A fairly, well, small percentage of drivers are drawn to Mini automobiles because of its size, which lives up to its name. Models with charming aesthetics and nimble handling, like the retro Cooper, sporty Countryman crossover, or funky Clubman wagon, attract drivers with an eye for fashion and a sense of adventure but, more crucially, who can manage their diminutive dimensions. However, doubts about future worth may put buyers’ first enchantment to rest. The Countryman and Clubman receive a Poor five-year cost of ownership rating from IntelliChoice. Furthermore, we weren’t too impressed by the brand’s recent attempts at electrification. As joyful as Mini’s cars are to look at and drive, the brand’s market position is indicated by its value retention rate of 50.4%.

Mazda: 49.3 Percent Retained Value

Mazda doesn’t compare to other Japanese brands in terms of name recognition, lineup diversity, or value despite producing some of the best-looking and best-driving mainstream cars on the market. Even though the Mazda3 and Miata have sizable fan groups, those and other models may place a greater emphasis on driving characteristics than general utility. The Mazda6 lagged behind rival sedans until it was recently discontinued, while the CX-30 and CX-9 are less adaptable than rival crossovers. Although we usually love driving a Mazda, its value retention rate of 49.3 percent isn’t as high as that of its primary rivals. Possibly the brand’s next, higher-end vehicles will hold their value longer.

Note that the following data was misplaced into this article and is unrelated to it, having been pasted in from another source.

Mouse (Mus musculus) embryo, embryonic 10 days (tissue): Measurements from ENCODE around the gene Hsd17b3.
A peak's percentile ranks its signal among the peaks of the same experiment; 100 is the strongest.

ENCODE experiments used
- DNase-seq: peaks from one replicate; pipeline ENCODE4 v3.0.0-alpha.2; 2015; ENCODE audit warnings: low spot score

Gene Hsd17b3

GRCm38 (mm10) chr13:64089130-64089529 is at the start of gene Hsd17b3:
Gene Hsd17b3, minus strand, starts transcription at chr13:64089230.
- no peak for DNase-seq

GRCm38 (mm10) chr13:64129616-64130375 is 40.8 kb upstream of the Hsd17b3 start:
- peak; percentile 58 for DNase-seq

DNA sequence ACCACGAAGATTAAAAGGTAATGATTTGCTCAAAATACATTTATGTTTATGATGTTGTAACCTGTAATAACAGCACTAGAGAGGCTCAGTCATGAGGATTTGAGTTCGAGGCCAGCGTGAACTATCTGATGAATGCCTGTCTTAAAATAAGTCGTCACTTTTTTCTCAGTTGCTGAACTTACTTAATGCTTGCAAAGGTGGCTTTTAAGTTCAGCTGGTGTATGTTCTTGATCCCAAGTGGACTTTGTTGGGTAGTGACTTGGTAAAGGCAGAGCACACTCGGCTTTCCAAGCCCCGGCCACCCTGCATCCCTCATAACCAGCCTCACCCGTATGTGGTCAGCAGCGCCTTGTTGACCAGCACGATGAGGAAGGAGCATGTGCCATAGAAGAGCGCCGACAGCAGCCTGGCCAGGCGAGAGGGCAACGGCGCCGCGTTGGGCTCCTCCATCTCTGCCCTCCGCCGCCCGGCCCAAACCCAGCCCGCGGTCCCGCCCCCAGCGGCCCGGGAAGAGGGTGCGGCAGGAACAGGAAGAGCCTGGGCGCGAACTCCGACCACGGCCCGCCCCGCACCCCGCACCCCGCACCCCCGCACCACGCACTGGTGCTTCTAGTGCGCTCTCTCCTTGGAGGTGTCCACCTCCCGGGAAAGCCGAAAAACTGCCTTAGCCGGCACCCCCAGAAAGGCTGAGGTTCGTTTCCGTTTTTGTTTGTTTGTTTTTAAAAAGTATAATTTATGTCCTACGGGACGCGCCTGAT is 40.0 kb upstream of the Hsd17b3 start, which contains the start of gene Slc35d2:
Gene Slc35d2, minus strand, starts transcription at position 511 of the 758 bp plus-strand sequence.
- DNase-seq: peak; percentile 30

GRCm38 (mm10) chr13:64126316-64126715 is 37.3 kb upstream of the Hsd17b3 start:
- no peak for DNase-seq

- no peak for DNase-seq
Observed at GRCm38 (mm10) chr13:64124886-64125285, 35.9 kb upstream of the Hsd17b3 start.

Kia: 47.7 Percent Retained Value

Kia has put a lot of effort into keeping up with its rivals in terms of quality, dynamics, and design. Want proof? The Sorento is back and even better than before, the Telluride won our competition for SUV of the Year, and the Optima’s makeover into the K5 gave this sedan new life. However, despite their appeal in other areas, Kia’s automobiles behind with an average value retention rate of 47.7% during a five-year period. Despite its extensive standard warranty and genuinely enticing options, that is the case. Even while we enjoy driving the Telluride and the sporty Stinger, Kia still needs to improve as evidenced by their respective Mediocre and Poor IntelliChoice scores.

Hyundai: 47.1 Percent Retained Value